Broward Schools & Property Tax Edition: Capitol to Courthouse Headliners–January 20
Jan 20, 2009
Barack Obama became the 44th president of the United States today. Click here to read the text of his Inaugural Address
To view a complete story, click on a headline below:
Here’s the latest on how the new president has said he will deal with some issues of importance to Floridians:
Authorities predict states could face $145 billion in combined budget shortfalls in 2010
As Congress readies an $850 billion economic-stimulus package, state legislatures, bound by balanced-budget mandates, are slashing billions in state spending.
After calling on the U.S. government to rescue public schools, South Florida superintendents expressed support for a House bill intended to do just that.
The economic recovery bill proposed on Thursday by U.S. House Democrats would pump billions of dollars into public education — and could spell relief for struggling local school districts.
As the state budget is cut because of revenue shortfalls, Republican leaders are breaking with tradition to discuss ways to raise taxes and close loopholes.
Florida’s threadbare state budget, cut by more than $8 billion since July 2007, has Republican legislators talking about what until now has been reviled as heresy: raising taxes.
As Congress readies an $850 billion economic-stimulus package, state legislatures – bound by balanced-budget mandates – are slashing billions in state spending.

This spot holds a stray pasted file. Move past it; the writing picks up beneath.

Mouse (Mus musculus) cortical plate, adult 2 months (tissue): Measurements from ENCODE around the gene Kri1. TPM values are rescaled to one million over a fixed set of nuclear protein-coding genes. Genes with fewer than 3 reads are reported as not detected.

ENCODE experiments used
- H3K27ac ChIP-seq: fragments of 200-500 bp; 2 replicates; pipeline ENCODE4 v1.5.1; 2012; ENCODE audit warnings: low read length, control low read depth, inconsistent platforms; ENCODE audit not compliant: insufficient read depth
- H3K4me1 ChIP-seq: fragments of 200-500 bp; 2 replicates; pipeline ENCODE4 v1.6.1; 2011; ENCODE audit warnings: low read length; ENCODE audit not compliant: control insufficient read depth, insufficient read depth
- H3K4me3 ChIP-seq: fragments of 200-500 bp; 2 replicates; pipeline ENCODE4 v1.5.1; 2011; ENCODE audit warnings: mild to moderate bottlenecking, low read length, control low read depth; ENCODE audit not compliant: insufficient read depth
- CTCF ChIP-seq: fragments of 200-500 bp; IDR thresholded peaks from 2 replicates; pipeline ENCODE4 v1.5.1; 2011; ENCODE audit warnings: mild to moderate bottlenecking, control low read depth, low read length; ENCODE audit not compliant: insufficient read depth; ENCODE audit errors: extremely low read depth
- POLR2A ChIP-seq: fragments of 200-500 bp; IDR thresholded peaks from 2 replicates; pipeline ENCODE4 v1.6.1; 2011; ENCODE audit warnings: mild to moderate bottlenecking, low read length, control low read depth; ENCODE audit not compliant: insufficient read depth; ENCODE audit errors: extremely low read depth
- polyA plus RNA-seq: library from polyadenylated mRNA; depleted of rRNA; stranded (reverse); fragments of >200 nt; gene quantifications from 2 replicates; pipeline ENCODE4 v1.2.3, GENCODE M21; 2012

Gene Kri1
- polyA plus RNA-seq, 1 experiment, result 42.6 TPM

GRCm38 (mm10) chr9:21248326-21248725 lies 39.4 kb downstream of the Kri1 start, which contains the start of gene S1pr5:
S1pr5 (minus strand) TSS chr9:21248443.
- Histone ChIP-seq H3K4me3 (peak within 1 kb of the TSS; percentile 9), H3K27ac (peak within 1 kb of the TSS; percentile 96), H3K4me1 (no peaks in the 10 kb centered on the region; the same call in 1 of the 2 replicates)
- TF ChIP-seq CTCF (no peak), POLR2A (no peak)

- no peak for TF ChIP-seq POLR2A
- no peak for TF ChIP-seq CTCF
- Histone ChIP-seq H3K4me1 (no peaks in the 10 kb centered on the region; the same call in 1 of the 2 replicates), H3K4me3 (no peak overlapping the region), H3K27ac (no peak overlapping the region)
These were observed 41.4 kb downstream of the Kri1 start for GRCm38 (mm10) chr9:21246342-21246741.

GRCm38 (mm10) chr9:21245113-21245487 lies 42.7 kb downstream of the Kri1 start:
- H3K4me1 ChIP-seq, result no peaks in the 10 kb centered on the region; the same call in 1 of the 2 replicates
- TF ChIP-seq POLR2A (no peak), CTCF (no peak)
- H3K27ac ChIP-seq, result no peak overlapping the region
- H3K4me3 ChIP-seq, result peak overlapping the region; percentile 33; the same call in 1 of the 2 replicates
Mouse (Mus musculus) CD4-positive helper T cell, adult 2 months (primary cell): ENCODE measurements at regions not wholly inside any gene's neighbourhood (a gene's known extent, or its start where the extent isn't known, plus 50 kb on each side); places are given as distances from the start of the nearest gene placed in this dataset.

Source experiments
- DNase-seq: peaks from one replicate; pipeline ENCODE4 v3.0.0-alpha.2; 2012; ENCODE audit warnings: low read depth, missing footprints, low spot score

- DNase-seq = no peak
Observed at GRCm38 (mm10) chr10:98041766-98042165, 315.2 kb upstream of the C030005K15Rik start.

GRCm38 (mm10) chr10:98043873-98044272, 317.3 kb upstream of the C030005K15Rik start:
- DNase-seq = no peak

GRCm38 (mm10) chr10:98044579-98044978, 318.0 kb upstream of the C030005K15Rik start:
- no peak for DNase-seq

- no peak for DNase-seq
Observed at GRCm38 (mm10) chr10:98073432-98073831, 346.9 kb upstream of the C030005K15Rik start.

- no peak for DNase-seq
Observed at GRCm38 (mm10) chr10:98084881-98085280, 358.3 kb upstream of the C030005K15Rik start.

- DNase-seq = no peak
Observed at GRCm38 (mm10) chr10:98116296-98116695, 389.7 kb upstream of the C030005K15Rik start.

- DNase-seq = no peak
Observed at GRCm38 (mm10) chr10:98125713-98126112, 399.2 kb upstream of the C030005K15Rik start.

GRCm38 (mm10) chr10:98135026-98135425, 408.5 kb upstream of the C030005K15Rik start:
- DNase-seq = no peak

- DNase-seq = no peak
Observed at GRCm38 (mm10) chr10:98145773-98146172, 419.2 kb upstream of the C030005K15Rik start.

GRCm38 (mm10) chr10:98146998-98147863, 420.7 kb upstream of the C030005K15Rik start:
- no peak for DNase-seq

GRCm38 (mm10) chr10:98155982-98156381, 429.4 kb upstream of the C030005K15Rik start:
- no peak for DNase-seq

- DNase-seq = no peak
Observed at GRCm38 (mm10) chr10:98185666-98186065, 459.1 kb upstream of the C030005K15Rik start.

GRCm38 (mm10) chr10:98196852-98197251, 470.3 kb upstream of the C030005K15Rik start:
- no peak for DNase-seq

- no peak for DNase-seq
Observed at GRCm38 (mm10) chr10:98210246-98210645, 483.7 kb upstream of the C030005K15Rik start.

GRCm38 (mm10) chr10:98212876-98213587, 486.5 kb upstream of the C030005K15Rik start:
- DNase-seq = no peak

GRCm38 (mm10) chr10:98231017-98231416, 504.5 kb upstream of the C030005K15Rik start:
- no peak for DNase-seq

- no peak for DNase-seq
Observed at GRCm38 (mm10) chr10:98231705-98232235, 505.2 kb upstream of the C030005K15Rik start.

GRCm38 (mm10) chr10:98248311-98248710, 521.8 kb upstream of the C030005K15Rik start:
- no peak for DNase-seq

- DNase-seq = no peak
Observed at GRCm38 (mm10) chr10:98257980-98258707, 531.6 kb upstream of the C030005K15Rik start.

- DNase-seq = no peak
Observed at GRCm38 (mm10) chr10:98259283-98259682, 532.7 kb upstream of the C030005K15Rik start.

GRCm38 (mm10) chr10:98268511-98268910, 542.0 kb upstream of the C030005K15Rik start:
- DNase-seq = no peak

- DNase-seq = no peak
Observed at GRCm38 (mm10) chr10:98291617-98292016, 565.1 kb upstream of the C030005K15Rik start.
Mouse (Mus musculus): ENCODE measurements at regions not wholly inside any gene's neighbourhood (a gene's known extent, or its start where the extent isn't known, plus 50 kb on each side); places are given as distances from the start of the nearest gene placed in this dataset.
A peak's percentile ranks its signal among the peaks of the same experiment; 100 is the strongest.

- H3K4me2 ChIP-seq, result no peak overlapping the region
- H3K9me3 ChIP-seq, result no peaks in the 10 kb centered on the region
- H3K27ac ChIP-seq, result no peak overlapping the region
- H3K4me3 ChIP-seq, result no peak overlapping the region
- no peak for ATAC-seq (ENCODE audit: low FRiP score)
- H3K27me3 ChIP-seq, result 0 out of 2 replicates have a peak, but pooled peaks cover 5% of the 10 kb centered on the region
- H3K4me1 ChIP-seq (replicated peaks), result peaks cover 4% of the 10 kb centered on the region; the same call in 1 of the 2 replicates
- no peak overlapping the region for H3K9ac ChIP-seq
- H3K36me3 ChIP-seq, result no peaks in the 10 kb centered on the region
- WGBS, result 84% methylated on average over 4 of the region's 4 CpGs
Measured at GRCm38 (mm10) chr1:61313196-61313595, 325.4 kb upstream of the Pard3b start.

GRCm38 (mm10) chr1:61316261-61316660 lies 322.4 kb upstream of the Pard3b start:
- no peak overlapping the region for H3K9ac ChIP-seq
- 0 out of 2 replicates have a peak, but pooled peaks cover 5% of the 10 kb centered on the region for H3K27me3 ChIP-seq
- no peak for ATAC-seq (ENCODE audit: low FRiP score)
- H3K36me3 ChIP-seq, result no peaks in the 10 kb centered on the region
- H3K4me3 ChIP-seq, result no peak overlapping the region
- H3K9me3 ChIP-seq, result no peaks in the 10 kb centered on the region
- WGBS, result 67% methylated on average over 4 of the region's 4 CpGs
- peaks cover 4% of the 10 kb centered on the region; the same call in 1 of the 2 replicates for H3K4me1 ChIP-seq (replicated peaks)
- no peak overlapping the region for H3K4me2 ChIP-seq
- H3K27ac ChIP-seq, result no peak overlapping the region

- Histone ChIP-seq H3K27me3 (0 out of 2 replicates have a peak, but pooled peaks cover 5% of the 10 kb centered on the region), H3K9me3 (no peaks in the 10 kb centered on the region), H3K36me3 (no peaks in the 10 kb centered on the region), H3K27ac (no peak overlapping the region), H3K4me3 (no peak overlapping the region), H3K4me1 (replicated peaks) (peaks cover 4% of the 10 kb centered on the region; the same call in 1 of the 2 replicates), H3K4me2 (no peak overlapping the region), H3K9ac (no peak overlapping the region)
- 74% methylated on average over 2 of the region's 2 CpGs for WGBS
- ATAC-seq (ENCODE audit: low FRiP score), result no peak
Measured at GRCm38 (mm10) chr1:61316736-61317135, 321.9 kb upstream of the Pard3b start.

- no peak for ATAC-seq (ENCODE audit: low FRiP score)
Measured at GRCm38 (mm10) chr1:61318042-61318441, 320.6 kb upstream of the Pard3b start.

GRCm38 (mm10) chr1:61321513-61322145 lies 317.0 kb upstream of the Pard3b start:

State Rep. Anitere Flores was exactly right. The Republicans who run the Florida Legislature and the Republican who commands the governor’s office are living in two different worlds.
It’s sad when a $3.7 million mid-year cut for local schools is considered good news, but that’s apparently the political reality here in Florida.
The worst thing Barack Obama could do for Florida is bail us out.
The State Board of Administration manages the Florida Hurricane Catastrophe Fund.
Here’s a trivia question: What state agency manages the billions of dollars in Florida employees’ pension fund, a property insurance fund, part of the prepaid college tuition plan, research dollars for healthcare programs for children and the elderly?
Cash-strapped Florida will shell out $10.4 million to settle a suit that reimburses state drivers $1 each.
Facing a $3.5 billion deficit next year, Florida desperately needs all the money it can get. But millions more will disappear because the state has settled a lawsuit that affects millions of motorists.
Broward’s public school teachers started 2009 without a new contract, as the school district and teachers’ union remain locked in a fight over raises.
The popular Bright Futures college scholarship has failed to meet some of its intended goals and, in a time of recession, the state should overhaul it, a report urges.
A final vote on contracts for a Florida Marlins stadium was put off until next month, in part to address concerns the process has been rushed.
A package of votes by Miami and Miami-Dade commissioners that could lead to a new baseball stadium for the Florida Marlins has been pushed back until next month. The votes were initially scheduled for Thursday.
Palm Beach County school administrators are offering a telling caveat to anyone hired by the district this school year: ‘There would be no assurances for next year,’ said Chief Operating Officer Joe Moore. ‘We’re trying to put everything in place so we can protect people who’ve been with us for a while.’ In other words, school district administrators are bracing for layoffs.
Beyond bandages and fevers, Collier County students often rely on their school nurses for health-care because they don’t have medical insurance.
Private colleges in Polk County will not suffer any immediate ill effects from state budget cuts made recently at a special session of the Florida Legislature.
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